Their cheerful affirmation in poetry and sculpture of being a swinish herd, even up to the adoption of the pig as a formal symbol as we see in Herculaneum, together with their designation of their Bible-like Canon as “the book that fell from heaven”, demonstrates the Epicureans’ cheerfulness and willingness to not take themselves too seriously. This seems to have been a proud cultural trait of the Epicureans. It is impossible to imagine Muslims so easily and jokingly assuming epithets like “pig”.

“Scratch any cynic and you will find a disappointed idealist.”— George Carlin

This quintessential cultural difference characterizes both the modern and ancient culture wars between secularists and religionists. We may argue that it goes back to Democritus, the precursor of Epicurus who was known as the “Laughing Philosopher” for making cheerfulness his key virtue and for the way in which he mocked human behavior. The tradition of the laughing philosophers had to start with the first atomist: materialism liberates us from unfounded beliefs to such an extent that it renders absurd the beliefs and the credulity of the mobs.

Epicureans and Cynics have continued this tradition. Atheist comedian George Carlin — who was in fact a Philosophy major — is one of the most recent and most brilliant examples of a laughing philosopher. He employed comedy and frank criticism in a manner that was blasphemous, disruptive, and liberating. He did not reserve his bad medicine for religion alone. His rant against the bankers, many years prior to the 2008 banking collapse, was nearly prophetic.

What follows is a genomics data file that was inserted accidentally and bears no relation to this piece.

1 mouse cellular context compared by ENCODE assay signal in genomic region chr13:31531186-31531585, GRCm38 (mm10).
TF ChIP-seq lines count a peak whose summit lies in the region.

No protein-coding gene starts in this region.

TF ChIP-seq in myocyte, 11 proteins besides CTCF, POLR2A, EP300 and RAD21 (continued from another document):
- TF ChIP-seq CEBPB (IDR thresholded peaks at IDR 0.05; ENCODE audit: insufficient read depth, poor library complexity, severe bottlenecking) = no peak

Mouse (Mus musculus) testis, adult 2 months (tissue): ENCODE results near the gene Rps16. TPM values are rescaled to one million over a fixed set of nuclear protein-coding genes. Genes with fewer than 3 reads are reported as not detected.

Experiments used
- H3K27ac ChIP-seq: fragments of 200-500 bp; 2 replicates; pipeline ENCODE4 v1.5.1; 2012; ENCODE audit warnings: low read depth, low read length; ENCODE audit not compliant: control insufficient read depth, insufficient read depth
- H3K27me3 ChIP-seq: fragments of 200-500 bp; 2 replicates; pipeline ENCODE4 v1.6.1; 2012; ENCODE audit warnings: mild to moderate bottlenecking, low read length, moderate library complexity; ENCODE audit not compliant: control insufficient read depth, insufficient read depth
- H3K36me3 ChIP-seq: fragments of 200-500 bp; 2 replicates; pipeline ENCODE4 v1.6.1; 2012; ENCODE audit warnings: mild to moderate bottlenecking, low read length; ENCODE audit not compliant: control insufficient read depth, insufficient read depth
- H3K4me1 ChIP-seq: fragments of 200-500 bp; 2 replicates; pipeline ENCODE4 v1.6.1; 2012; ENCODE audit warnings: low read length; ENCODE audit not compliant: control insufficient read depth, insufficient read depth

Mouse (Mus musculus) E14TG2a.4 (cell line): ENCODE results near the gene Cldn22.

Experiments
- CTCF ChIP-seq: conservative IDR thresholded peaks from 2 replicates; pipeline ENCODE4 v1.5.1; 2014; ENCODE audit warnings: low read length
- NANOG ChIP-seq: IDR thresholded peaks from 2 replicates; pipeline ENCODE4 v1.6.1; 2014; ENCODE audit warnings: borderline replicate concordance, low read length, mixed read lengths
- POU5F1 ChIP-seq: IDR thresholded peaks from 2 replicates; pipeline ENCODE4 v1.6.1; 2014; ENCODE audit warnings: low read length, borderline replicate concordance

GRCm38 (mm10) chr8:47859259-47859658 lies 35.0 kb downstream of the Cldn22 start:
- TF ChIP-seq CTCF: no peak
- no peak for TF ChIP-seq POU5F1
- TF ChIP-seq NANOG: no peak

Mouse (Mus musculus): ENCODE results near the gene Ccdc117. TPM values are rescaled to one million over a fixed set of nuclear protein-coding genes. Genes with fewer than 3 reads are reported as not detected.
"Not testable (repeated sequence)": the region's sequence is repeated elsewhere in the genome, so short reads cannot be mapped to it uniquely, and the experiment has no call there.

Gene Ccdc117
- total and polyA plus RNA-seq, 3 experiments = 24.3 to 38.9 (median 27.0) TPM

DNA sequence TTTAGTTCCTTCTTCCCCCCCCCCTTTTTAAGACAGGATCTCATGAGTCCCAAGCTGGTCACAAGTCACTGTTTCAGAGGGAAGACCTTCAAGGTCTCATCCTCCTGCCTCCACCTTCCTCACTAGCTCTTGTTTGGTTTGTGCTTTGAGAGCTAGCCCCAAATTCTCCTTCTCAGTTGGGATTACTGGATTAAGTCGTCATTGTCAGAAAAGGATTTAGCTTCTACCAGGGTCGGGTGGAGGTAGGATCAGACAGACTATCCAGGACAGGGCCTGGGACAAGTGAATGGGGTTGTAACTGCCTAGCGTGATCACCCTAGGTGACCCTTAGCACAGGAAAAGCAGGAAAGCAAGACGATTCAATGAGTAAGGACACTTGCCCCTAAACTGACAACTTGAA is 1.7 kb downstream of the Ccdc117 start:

The phenomenon of parody religions is quite popular today among militant atheists. Pastafarians worship the Flying Spaghetti Monster and, as a form of protest against and commentary about the excesses of religious privilege, have in recent years been involved in controversies for insisting on having their official picture IDs taken with pasta strainers and requesting that their faith be legitimized via census.

As we’ve seen, ancient Epicureans also often behaved like a parody religion and used Pastafarian-like tactics. But the political intentions behind their disruption took a second seat behind the educational, philosophical, and comedic value of their cultural output. In the “Isle of the Blessed” passage from True History, Lucian invents and describes in great detail a paradise. He sends all the Epicureans and kindred spirits to his version of heaven, in the center of which is a sacred Well of Laughter, but refuses to admit members of enemy schools by comically depicting how they failed to find the isle. Aristotelians, on their way to the Isle of the Blessed, stopped and were perplexed at how it was possible for such a thing to exist. Stoics were busy scaling the hill of virtue. Lucian uses wit to expound the Epicurean doctrine of how relying too much on logic, or setting goals other than pleasure, can hinder human happiness.